Tinder for politicians isn’t a terrible new Silicon Valley startup — it’s actually an exercise in editorial creativity. But will it work?
Nate Silver and his ilk have proven they can predict elections with high accuracy, so maybe it’s time to move on from focusing on the forecasts. I know Republicans will likely control Congress come January, but now I need to know what that means.
Facebook has come under fire before for manipulating the newsfeeds of its users without their knowledge, and now a Mother Jones report says the social network’s experiments may have significantly affected voter turnout in the 2012 elections
Upworthy is attracting attention for its headlines and its viral videos about gay marriage, women’s rights and other social causes. But the site’s real value may be its potential to help the Democrats maintain their lead in social media and big data.
The entertainment industry lost a number of key allies on Capitol Hill as a result of the election and the returns have scrambled the leadership of key committees in both the House and Senate at a time when a number of major IP and telecom issues are being teed up.
While technology played a starring role in this year’s presidential election, its real impact on governing will come when the digital tools being developed by the well-heeled presidential campaigns begin to filter down to the House and Senate level.
While social media has been a treasure trove for political operatives and analysts, the actual content of most social media chatter is really just another form of public opinion polling, from a non-random sample of the public.
The leading social media platforms’ latest campaign efforts could turn out to be more effective politically than traditional lobbying. Rather than acting simply as one voice among many asking for legislative favors or regulatory forbearance, YouTube, Twitter and Facebook are providing tools that politicians can use in ways that benefit them politically, such as tracking public opinion, targeting potential donors and providing a platform for exposure — three of the surest ways to a politician’s heart.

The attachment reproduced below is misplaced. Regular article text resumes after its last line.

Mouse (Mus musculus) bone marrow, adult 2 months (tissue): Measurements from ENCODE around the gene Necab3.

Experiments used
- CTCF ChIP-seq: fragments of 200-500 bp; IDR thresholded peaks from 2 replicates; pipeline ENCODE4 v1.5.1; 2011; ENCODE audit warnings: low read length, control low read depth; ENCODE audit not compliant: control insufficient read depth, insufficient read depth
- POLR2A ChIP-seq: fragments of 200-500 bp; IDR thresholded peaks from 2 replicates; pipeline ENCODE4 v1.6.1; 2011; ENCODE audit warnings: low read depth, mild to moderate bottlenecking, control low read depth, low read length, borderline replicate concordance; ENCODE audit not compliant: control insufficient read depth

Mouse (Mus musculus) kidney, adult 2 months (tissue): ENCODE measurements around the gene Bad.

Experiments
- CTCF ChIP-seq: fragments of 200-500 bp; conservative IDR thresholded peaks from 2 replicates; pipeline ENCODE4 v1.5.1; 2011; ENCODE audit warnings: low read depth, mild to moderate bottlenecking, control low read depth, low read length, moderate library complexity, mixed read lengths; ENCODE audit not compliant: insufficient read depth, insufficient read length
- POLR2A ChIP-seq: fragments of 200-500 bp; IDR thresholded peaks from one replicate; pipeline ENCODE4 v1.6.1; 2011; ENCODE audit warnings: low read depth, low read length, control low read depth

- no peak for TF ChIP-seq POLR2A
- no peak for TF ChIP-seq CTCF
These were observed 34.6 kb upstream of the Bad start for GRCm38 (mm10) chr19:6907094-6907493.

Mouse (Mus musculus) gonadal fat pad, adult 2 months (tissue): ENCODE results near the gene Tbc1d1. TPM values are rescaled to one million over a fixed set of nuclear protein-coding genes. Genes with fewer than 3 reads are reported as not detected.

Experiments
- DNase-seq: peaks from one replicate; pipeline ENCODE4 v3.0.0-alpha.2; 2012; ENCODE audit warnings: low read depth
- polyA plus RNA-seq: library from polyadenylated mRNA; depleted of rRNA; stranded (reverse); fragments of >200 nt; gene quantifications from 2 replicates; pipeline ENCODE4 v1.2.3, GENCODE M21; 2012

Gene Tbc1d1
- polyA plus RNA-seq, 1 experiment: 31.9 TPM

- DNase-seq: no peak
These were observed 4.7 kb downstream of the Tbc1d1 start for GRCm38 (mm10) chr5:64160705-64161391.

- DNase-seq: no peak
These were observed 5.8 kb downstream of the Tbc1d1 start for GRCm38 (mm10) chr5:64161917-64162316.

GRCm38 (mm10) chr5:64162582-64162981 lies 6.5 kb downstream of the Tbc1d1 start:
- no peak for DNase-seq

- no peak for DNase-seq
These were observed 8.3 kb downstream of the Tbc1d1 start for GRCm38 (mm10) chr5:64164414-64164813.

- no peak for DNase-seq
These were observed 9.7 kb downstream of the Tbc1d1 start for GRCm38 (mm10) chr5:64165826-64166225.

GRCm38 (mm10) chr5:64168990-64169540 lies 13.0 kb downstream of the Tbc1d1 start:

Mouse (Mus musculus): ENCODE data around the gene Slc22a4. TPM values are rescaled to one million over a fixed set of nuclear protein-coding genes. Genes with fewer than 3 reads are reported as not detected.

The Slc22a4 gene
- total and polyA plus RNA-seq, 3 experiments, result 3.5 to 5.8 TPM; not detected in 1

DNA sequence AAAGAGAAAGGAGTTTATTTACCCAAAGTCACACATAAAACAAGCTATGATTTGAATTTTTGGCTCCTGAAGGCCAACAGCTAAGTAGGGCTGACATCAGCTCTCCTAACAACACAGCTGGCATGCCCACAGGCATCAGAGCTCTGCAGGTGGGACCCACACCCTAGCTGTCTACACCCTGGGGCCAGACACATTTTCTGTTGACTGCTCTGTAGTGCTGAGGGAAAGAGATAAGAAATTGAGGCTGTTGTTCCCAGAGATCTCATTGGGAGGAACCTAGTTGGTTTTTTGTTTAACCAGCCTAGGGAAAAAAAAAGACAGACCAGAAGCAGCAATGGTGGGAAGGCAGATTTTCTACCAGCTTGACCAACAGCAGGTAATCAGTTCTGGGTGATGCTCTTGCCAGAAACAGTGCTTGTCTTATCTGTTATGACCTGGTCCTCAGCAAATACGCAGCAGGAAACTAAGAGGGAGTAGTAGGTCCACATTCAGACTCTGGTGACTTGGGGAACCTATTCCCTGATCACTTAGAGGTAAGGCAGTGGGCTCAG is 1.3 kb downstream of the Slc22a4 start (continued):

With the Republican National Convention set to begin next week, followed by the Democratic Convention a week later, digital media are getting ready for their moment in the political spotlight. While the major broadcast networks are sharply limiting their live coverage of the conventions this year, ABC, NBC, CBS and PBS will all be providing gavel-to-gavel coverage via live streaming. YouTube will also be live-streaming the conventions on its new dedicated Elections Hub channel. Meanwhile, Twitter has pre-arranged hashtags for the conventions ready to go (#RNC2012 and #DNC2012) and both parties will employ armies of tweeters, most likely to bombard the other side’s hashtag with a torrent of partisan sniping. And Facebook on Wednesday launched a new app to try to turn voting into a social activity. Let the arguing begin.
The Atlantic recently published an article on what politicans know about voters, complete with market research data that breaks down consumer preferences by poltical party and likely turnout on voting day. There are some strong associations that lack political explanations. I want to know why.